GCU unveils landmark research on the policing of rape

12 December 2012

GCU unveils landmark research on the policing of rape

Georgia Scott-Brien

A new study on the policing of rape in Scotland has revealed a number of key factors which lead to cases being dropped before they come to court.

The study, by Glasgow Caledonian University (GCU) PhD student Georgia Scott-Brien, suggests that 50 per cent of cases do not progress beyond the policing stage of the process in Scotland. This shines new light on the low conviction rate for the crime.

Scott-Brien’s findings include:

  • The shortage or limited availability of forensic physicians impacts on the policing of rape, leading to some victims waiting for extended periods of time before being examined. One police officer spoke of a rape victim having to wait 12 hours for a forensic medical examination.
  • A forensic medical examination was conducted in only 45 per cent of rape cases, although this may be explained due to a period of time having elapsed between the incident and the report.
  • The policing of rape in Scotland focuses on specific types of evidence such as the presence of physical injury and the demeanour of the rape victim.  This leads to some cases which don’t fit this pattern not progressing to the next stage of the criminal justice system.
  • Rape cases involving a forensic medical examination are more likely to progress to the next stage of the criminal justice system - 76 per cent of such cases progressed compared to 40 per cent of cases which did not involve an examination.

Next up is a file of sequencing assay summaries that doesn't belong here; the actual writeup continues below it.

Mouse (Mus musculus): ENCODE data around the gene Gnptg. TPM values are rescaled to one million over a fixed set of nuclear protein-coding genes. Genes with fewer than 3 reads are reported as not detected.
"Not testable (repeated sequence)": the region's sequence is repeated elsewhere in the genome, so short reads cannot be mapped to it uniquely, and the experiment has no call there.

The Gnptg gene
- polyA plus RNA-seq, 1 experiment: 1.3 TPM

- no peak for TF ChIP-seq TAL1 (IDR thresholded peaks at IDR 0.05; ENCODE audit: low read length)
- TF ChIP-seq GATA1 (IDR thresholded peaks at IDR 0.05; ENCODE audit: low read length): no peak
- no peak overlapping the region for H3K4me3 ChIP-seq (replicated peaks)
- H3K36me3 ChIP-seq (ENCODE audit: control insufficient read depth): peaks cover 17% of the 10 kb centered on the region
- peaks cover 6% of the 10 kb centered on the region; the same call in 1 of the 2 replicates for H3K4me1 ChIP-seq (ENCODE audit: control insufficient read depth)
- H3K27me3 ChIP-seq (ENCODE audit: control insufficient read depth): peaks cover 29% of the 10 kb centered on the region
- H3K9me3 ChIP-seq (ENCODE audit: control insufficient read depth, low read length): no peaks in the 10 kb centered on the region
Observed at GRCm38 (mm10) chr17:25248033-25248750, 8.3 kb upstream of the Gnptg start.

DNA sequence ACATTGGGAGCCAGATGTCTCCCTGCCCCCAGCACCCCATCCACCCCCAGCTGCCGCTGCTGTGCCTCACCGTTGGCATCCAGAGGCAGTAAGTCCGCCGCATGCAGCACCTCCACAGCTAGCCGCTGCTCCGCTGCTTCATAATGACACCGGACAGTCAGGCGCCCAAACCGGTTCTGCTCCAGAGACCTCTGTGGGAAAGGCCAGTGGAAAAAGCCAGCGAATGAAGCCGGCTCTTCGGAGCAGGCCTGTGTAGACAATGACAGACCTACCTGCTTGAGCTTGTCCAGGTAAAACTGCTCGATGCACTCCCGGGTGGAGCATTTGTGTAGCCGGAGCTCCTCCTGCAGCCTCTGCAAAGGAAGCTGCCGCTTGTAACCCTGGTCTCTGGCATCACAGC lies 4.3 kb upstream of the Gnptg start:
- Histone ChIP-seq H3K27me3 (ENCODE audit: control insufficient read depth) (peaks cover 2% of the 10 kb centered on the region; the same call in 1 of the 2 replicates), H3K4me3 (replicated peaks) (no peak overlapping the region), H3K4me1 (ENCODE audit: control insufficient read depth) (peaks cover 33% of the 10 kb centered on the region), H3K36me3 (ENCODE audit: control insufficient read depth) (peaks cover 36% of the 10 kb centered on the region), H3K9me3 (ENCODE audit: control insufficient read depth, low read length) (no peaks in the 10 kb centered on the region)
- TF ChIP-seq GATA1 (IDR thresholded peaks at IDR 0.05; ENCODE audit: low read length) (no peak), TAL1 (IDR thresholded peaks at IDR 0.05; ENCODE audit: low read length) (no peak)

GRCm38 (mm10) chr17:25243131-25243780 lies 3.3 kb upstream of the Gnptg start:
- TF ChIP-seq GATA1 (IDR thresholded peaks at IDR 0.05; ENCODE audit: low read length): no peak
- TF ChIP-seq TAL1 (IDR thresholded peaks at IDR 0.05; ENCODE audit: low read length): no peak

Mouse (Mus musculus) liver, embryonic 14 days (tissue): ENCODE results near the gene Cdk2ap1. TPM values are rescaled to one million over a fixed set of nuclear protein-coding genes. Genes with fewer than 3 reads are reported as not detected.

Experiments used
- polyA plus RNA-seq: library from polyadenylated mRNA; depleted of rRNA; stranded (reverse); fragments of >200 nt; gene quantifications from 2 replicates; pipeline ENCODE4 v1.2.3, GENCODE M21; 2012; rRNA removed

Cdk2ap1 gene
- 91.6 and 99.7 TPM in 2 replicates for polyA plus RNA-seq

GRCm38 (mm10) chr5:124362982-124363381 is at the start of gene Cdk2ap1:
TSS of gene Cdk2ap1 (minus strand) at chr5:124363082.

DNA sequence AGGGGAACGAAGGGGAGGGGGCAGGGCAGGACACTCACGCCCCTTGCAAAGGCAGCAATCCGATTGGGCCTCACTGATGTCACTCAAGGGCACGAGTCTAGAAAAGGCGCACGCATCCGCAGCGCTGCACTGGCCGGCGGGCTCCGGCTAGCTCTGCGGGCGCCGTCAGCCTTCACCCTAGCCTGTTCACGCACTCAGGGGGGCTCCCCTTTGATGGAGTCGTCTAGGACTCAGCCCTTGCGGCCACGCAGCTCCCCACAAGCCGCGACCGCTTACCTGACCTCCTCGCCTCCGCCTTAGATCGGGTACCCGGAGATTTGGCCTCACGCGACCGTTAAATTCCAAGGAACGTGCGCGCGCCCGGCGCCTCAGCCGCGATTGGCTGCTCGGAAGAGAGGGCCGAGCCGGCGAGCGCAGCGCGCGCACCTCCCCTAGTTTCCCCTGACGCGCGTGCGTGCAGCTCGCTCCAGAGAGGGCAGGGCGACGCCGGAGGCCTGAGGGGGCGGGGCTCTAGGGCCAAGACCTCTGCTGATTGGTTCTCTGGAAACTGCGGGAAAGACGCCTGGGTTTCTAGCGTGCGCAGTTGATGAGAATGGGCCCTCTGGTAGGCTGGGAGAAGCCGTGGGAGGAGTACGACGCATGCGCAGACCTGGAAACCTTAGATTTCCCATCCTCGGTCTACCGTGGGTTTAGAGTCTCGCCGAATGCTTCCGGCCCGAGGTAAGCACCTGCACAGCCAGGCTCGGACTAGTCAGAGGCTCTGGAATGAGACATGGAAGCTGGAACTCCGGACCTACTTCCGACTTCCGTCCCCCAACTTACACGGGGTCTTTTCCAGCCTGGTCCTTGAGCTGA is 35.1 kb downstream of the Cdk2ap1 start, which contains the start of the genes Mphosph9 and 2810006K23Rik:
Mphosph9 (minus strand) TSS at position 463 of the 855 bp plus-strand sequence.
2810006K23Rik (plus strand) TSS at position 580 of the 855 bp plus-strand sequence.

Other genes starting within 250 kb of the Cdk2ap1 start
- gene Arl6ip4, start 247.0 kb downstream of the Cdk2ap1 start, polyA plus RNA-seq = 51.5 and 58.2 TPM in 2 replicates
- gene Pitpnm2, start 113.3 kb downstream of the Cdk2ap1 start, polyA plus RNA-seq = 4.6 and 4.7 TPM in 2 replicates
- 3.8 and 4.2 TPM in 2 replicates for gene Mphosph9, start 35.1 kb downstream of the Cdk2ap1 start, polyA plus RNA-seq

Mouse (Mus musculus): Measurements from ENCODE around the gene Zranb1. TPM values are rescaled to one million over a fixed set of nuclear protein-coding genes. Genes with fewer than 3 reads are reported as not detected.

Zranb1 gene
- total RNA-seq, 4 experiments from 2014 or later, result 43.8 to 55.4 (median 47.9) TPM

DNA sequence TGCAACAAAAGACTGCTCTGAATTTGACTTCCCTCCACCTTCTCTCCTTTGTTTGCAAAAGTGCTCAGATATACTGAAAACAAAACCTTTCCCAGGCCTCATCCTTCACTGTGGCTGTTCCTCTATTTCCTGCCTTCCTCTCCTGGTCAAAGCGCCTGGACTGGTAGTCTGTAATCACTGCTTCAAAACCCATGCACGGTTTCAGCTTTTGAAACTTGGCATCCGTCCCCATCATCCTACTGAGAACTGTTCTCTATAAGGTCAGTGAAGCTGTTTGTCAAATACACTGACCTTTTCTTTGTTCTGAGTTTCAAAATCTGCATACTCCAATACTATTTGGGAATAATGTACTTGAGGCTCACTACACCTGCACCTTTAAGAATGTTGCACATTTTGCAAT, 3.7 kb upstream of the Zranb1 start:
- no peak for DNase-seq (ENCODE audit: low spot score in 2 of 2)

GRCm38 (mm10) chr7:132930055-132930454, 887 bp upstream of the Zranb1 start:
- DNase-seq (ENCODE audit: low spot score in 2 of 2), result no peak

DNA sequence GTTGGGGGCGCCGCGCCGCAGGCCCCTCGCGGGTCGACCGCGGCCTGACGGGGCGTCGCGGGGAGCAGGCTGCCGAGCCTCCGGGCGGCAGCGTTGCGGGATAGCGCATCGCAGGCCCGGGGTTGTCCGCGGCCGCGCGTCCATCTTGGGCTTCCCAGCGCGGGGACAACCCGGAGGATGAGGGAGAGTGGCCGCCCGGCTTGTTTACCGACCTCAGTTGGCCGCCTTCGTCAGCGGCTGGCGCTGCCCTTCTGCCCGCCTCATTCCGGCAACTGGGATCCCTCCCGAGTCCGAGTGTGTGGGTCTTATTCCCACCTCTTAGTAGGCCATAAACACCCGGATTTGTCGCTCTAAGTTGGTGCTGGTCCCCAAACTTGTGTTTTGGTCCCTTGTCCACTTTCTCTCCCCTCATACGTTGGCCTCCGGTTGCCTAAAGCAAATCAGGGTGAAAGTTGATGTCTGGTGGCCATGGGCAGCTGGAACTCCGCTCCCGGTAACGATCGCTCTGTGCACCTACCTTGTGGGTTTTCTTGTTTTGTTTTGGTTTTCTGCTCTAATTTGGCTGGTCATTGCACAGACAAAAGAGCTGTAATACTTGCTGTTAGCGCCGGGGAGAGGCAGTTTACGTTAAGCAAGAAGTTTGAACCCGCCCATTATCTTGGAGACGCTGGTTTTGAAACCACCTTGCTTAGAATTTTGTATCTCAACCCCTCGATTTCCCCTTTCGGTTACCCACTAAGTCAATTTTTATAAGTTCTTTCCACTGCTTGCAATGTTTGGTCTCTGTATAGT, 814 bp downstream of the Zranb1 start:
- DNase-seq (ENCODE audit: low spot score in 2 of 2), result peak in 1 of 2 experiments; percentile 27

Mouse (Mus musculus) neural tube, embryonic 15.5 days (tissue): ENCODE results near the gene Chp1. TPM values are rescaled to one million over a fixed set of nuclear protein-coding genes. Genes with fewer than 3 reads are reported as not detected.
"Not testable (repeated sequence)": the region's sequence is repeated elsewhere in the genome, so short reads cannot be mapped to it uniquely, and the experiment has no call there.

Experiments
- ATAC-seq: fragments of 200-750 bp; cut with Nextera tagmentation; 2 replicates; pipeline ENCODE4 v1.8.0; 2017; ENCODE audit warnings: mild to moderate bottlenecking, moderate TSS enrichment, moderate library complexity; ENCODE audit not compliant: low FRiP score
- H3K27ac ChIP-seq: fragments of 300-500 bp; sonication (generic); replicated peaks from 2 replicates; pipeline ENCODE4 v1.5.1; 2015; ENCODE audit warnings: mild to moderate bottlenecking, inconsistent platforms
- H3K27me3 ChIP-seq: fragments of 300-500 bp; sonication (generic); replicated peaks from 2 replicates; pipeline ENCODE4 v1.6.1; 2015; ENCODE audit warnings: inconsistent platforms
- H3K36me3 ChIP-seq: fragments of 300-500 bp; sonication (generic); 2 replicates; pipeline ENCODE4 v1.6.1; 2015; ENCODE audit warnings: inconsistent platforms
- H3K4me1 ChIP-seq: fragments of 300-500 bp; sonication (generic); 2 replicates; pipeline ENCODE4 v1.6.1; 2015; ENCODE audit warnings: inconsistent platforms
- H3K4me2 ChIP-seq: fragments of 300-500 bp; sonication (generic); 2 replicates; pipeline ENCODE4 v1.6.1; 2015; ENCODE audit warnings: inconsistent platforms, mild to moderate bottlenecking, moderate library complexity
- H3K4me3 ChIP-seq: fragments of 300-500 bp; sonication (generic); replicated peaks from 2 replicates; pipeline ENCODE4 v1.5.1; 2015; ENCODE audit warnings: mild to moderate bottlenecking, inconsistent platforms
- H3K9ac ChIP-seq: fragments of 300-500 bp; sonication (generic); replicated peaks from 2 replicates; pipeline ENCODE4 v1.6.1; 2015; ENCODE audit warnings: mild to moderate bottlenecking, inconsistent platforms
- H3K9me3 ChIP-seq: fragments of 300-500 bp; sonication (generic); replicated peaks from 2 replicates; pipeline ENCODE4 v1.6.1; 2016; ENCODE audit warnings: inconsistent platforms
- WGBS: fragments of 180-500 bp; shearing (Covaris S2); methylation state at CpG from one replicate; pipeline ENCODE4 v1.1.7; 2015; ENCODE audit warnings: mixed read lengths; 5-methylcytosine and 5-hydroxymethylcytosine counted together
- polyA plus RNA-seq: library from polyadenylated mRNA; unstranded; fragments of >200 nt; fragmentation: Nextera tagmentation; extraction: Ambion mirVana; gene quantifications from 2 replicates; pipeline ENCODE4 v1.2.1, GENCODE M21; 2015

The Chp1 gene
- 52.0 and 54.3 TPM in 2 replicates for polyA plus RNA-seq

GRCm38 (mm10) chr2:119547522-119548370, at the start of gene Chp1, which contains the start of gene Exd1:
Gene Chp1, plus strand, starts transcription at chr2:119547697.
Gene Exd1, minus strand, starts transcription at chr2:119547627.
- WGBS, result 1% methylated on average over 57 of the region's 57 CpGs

• Just under 94 per cent of the cases which feature physical injury of some kind are taken forward; only 50 per cent of those which do not feature injury progress. 

The findings will be disseminated to key stakeholders – including police, policy makers and rape survivors organisations - for the first time during a one day conference ‘Perspectives on Rape and the Policing process’ held at GCU on Wednesday, December 12.

The research was conducted in 2009 with the support of an anonymous Scottish police force.  Most rape cases reported to the force over the year were reviewed. In addition, interviews were conducted with 20 police investigators, seven Sexual Offence Liaison Officers and six rape victims. 

A sociology graduate, Georgia worked as a volunteer support and training worker for the charity Rape Crisis Scotland for seven years before beginning her PhD.

Georgia Scott-Brien said: “There has been no comprehensive study conducted on the policing of rape in Scotland for over two decades. Therefore, this study provides a rare insight into this particular stage of the process from a Scottish perspective and will hopefully go on to inform policy and practice.

“The conference will ensure that my work is accessible to the entire stakeholder community and will also give rape survivors the chance to share their experiences with those who create policy.”

Dr Lesley McMillan, one of Georgia Scott-Brien’s two PhD supervisors, will also speak at Wednesday’s conference. Dr McMillan has published substantial work on which factors police use when deciding which rape cases should be taken forward to the next stage of the criminal justice system. She inputted widely as an expert witness into ‘An Independent Review Into How Rape Complaints are Handled by Public  Authorities in England and Wales’  conducted by Baroness Vivien Stern and published in 2010

She said: “My research, conducted in Sussex, has shown that an uncomfortably large number of rape cases reported to the police are being lost at the earliest stage of the justice system. These new findings suggest that the picture is broadly the same in Scotland. Through this one day conference – and by using the excellent links the team at GCU enjoy with police, academia, survivors organisations and policy makers – we will work to find ways the situation can be improved.”



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